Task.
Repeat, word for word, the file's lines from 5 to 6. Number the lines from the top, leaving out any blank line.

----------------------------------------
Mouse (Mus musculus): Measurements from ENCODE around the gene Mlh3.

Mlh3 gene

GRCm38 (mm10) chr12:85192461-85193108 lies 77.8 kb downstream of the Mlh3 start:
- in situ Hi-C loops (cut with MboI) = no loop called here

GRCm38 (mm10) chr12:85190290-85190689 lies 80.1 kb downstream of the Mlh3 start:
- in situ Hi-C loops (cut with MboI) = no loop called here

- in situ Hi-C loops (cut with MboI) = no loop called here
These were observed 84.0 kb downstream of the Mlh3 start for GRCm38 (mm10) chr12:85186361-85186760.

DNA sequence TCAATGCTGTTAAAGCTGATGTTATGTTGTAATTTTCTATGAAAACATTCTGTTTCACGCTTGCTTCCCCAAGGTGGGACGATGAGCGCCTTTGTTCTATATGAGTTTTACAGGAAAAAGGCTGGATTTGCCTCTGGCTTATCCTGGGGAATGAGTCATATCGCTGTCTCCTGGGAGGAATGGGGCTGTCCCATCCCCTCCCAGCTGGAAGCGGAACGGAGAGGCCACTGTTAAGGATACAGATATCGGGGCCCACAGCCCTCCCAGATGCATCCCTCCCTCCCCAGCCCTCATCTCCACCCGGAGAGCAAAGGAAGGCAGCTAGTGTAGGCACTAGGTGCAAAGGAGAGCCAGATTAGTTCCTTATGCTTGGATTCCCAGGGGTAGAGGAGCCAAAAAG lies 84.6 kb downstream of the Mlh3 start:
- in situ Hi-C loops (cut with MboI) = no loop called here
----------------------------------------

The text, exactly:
GRCm38 (mm10) chr12:85190290-85190689 lies 80.1 kb downstream of the Mlh3 start:
- in situ Hi-C loops (cut with MboI) = no loop called here